All in all, intense concentration of aromas and flavors are the prevalent characteristics of the estate’s beautiful wines, which are capable of aging for decades. Their Chassagne Villages wine is made entirely from the vineyard climat of Les Blanchots Dessous, which lies just south of Criots Batard Montrachet. They also present a remarkable collection of Chassagne Premiers Crus vineyard sites, including Fairendes (the upper, northern portion of Morgeot), Caillerets and Maltroie. Domaine Coffinet-Duvernay is fortunate to own parcels of the two Premiers Crus sites that abut the great Grand Cru Montrachet itself, Dent de Chien and Les Blanchots Dessus, which Philippe affectionately refers to as "Pied de Montrachet." View all Domaine Coffinet-Duvernay Wines
Burgundy is a small region, only about a fourth the size of Bordeaux. The narrow thread of vineyard land stretches from the city of Dijon to Lyon. The five main districts of Burgundy are – from North to South - Chablis, Côte d'Or, Côte Chalonnaise, Maconnais, and Beaujolais. Chablis is far removed geographically (above Dijon) and adheres to its own classifications. Beaujolais is its own region due to grape variety, vinification methods and regulations. Leaving us with the Côte d'Or, Côte Chalonnaise and Maconnais as the heart of Burgundy.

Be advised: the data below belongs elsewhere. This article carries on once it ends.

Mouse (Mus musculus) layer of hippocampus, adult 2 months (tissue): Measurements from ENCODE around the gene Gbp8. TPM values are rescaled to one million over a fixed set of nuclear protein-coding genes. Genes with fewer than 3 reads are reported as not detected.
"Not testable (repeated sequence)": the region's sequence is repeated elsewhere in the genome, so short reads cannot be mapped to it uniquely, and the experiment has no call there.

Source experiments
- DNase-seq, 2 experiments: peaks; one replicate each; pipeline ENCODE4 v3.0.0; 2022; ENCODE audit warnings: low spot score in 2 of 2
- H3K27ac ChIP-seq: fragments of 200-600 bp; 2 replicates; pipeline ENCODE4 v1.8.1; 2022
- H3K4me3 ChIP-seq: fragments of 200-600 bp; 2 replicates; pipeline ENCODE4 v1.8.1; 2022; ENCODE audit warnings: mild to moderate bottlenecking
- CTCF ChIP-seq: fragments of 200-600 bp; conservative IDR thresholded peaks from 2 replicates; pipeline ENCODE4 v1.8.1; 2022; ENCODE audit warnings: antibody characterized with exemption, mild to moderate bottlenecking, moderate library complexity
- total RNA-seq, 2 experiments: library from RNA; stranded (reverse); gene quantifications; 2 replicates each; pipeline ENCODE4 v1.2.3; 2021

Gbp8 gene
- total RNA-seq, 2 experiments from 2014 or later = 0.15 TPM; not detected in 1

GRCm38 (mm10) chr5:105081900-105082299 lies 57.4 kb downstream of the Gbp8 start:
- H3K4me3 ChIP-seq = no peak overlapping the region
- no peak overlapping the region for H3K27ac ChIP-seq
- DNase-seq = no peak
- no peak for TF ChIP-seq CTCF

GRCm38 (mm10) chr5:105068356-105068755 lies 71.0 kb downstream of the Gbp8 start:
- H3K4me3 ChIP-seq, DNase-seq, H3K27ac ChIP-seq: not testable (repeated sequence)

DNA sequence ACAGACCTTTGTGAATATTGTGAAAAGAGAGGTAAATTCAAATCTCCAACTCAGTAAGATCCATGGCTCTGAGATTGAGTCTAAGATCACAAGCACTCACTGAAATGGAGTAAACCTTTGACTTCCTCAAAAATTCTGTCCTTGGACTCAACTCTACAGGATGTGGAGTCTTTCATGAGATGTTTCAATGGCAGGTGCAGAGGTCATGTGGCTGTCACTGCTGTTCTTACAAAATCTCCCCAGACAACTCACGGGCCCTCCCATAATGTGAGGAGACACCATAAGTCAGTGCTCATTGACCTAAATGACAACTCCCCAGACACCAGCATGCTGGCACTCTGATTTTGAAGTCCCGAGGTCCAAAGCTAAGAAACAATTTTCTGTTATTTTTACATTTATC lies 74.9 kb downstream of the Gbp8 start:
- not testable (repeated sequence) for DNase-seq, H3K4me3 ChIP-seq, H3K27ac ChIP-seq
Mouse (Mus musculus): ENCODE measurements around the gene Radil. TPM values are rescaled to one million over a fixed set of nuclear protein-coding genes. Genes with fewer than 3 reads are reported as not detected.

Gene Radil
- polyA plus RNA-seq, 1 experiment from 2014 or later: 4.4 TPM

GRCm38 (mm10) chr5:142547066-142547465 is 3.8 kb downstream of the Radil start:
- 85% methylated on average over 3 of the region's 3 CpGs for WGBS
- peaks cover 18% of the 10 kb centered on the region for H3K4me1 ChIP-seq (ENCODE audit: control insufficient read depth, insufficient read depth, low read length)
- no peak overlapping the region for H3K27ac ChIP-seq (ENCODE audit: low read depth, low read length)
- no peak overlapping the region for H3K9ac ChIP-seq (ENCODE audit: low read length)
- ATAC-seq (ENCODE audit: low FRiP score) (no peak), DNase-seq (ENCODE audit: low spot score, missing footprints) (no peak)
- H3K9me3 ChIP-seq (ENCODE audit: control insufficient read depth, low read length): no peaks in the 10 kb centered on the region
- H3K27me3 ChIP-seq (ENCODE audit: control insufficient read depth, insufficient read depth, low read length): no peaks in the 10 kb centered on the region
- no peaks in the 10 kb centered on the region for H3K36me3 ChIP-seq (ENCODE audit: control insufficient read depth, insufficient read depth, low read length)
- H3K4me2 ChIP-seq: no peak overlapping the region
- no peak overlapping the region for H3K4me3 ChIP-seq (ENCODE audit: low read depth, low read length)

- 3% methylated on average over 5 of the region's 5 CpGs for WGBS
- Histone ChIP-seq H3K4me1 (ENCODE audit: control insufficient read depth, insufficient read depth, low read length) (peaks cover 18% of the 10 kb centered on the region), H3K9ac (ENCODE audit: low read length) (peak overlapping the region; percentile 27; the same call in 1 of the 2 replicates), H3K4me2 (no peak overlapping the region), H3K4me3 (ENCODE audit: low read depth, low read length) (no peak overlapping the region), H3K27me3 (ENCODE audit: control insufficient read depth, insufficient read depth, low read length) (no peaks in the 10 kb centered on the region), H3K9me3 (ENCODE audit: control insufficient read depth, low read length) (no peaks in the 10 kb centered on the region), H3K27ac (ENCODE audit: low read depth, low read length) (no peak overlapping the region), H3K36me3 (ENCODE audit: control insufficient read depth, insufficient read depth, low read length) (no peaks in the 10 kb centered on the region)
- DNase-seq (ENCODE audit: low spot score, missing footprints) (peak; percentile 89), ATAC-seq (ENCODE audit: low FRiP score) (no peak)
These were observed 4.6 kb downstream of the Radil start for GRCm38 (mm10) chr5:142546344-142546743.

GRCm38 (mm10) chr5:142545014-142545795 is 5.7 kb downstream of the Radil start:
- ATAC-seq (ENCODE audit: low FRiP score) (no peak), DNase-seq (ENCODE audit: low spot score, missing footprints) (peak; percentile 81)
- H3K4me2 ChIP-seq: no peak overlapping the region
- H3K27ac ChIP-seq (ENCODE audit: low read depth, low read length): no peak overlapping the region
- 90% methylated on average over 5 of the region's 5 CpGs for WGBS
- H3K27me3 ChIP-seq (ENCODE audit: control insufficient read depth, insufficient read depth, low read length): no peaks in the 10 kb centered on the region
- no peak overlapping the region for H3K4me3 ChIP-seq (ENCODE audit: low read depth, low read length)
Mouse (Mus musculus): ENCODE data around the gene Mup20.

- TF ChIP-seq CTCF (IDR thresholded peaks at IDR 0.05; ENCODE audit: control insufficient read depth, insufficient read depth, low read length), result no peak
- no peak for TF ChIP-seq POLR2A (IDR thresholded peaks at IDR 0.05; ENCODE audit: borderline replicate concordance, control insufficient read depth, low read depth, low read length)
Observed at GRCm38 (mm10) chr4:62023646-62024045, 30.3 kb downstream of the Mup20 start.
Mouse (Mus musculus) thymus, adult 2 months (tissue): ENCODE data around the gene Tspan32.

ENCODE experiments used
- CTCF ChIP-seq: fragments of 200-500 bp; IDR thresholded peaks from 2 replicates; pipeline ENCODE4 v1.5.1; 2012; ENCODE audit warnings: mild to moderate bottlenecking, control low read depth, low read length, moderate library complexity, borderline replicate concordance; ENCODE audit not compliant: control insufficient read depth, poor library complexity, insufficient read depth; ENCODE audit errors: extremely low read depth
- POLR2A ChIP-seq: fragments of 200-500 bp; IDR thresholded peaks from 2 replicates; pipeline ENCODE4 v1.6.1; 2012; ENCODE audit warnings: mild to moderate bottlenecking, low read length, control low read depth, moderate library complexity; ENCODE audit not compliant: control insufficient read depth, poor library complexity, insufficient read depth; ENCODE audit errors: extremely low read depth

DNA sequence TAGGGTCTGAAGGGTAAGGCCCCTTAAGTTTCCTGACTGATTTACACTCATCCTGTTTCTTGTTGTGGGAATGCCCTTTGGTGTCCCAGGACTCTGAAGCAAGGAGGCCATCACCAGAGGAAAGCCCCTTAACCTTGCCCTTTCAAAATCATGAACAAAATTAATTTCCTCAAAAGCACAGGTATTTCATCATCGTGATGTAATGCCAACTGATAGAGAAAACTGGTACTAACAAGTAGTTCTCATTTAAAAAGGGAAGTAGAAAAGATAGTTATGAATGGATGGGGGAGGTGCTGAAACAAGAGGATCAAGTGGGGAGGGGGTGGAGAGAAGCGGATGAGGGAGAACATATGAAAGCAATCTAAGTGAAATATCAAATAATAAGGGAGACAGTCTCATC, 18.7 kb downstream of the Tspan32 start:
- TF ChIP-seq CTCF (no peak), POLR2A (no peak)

Grapes of the region are easy to remember - Pinot Noir for reds, Chardonnay for whites. Burgundy can be called home for both varietals, despite their increasing presence in every winemaking country. In this area red wines out number whites, although the quality for both is unparalleled.